Deconstruction East and West

Impermanence: The Emptiness of Time and the Timeless

 

Link To Article

EDITOR’S NOTE: This essay by Susan Kahn is about how to realize the self as empty by realizing that time is empty. Susan challenges the notion that there is a transcendent realm of timelessness, and she argues that such a notion contributes to a sense that we exist as a separate, independent entity.  So often, we think of ourselves or the past as somehow frozen beyond time.

This kind of conception helps keep the sense of the inherent existence of the self alive.  It closes us off from the wonderful dynamism and creativity in life.  But if we see how time is empty (and Susan shows this in several unexpected ways) we can more easily realize that the self is empty. See more of Susan’s writings on her Emptiness Teachings website.

-Greg Goode


 

4 Responses to “Impermanence: The Emptiness of Time and the Timeless”

  1. Greg Goode

    Way to go, Susan! We’ll look forward to another article one of these days. Lots of stuff coming up, including a newsletter, an interview with Karl Brunnholzl from the Kagyu tradition, and a series called “Five Helpful Western Books to Start With.” Stay tuned!

    –Greg

    Reply
  2. mesocosm

    One of the most interesting discussions of this topic that I’ve seen is Daniel Cozort’s presentation of the idea of disintegratedness, which is held by the Gelukpas to be one of the so-called unique tenets of the Prasangika-Madhymaka.

    The question is this: how do karmic imprints travel from life to life, if there is no truly-existent mind basis that serves as a repository to the seeds?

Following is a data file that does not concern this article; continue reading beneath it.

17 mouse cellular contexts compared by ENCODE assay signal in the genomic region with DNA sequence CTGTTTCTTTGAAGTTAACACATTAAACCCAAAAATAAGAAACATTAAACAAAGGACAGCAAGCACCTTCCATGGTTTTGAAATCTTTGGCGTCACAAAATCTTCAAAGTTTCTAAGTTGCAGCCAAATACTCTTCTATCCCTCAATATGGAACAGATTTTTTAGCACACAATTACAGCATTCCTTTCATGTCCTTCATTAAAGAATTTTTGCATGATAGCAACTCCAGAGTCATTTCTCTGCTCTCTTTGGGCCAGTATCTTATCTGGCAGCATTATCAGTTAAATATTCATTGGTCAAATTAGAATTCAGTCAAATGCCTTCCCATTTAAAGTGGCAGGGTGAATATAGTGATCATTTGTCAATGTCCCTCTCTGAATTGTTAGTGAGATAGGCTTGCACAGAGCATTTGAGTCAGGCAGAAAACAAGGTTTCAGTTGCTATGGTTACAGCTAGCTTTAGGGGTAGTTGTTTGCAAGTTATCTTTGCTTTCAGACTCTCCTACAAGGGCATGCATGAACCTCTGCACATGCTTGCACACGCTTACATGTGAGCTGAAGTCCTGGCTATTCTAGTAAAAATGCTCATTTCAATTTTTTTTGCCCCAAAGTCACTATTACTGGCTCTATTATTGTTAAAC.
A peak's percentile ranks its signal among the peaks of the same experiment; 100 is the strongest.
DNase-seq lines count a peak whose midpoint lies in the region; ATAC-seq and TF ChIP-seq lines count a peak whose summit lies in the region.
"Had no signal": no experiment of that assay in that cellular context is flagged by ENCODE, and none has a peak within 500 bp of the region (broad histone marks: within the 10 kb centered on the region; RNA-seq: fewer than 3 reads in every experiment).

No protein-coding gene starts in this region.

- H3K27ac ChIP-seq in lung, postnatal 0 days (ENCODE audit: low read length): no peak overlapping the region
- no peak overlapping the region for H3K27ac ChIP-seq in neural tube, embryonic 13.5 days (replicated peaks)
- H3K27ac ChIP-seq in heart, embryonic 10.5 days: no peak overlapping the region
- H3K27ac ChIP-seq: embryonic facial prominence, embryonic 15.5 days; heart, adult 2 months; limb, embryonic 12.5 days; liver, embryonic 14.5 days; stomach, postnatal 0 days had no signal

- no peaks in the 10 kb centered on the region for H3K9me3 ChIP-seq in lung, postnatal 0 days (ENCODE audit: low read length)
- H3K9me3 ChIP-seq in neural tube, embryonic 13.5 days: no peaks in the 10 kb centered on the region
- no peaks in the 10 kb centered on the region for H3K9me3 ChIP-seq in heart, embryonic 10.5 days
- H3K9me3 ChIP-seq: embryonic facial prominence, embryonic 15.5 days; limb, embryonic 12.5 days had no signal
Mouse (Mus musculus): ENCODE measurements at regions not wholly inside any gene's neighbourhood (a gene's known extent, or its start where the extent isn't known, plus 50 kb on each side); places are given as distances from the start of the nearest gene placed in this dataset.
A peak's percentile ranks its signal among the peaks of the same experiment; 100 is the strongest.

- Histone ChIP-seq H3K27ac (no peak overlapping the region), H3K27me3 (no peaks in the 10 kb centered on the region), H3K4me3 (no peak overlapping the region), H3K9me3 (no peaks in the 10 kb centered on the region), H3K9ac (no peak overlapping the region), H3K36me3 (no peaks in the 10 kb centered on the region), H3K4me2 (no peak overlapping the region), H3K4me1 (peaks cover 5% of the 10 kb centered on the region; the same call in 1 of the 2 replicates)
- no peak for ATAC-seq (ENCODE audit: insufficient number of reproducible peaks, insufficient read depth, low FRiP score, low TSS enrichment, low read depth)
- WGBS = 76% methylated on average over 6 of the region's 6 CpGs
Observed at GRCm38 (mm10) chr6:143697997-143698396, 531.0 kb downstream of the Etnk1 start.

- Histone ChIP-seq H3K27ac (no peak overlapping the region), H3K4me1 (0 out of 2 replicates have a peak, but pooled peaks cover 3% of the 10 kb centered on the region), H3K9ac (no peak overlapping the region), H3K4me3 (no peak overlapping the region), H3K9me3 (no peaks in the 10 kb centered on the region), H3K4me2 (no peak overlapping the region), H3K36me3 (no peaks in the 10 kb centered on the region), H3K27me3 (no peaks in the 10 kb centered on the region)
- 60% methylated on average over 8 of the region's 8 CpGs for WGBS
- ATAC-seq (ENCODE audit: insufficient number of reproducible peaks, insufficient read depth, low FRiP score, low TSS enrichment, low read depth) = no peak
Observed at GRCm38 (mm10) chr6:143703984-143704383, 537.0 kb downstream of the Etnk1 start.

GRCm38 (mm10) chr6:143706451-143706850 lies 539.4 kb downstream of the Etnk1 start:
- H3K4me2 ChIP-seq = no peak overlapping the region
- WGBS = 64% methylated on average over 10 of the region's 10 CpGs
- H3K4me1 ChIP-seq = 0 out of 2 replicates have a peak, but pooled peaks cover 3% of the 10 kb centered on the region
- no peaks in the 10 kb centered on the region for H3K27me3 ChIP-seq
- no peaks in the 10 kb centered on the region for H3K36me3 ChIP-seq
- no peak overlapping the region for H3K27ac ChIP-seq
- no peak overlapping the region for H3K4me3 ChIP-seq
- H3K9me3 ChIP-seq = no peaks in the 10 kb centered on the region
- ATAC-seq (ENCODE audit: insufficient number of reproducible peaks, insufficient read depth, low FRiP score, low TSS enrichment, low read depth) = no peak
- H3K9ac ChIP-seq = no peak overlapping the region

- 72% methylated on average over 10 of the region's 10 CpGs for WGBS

The answer offered by Jang-gya-rol-pay-dor-jay is that when phenomena cease, they do not do so ultimately, or in a final sense. Things that happened in the past are not inherently non-existent in the future.

    Because past events are not inherently non-existent, the mere fact that they used to exist but now no longer exist – their “disintegratedness” – can serve as a substantial cause for future events.

    On that basis, some Prasangikas assert that actions, having ceased, may still serve as the cause of future events, and thus karmic effects are produced in the future by the mere discontinuation of our present actions.

    Anyway, time is one of the great keys to unlocking emptiness, and thanks for treating it thoughtfully.

    Reply
  3. Susan Kahn

    I enjoy this topic and would like to play devil’s advocate to help for me to clarify your perspective.

    “Considering that without a body there is no consciousness, you must also state what kind of specific knowledge of itself this consciousness possesses!” Nagarjuna (I realize that you agree with this.)

    If someone has dementia for example, what karmic continuum then gets transmitted? When conventionally existent physical conditions are no longer present, how can the change serve as a substantial cause for future individual karmic events?

    Thanks for the discussion….Susan

    Reply

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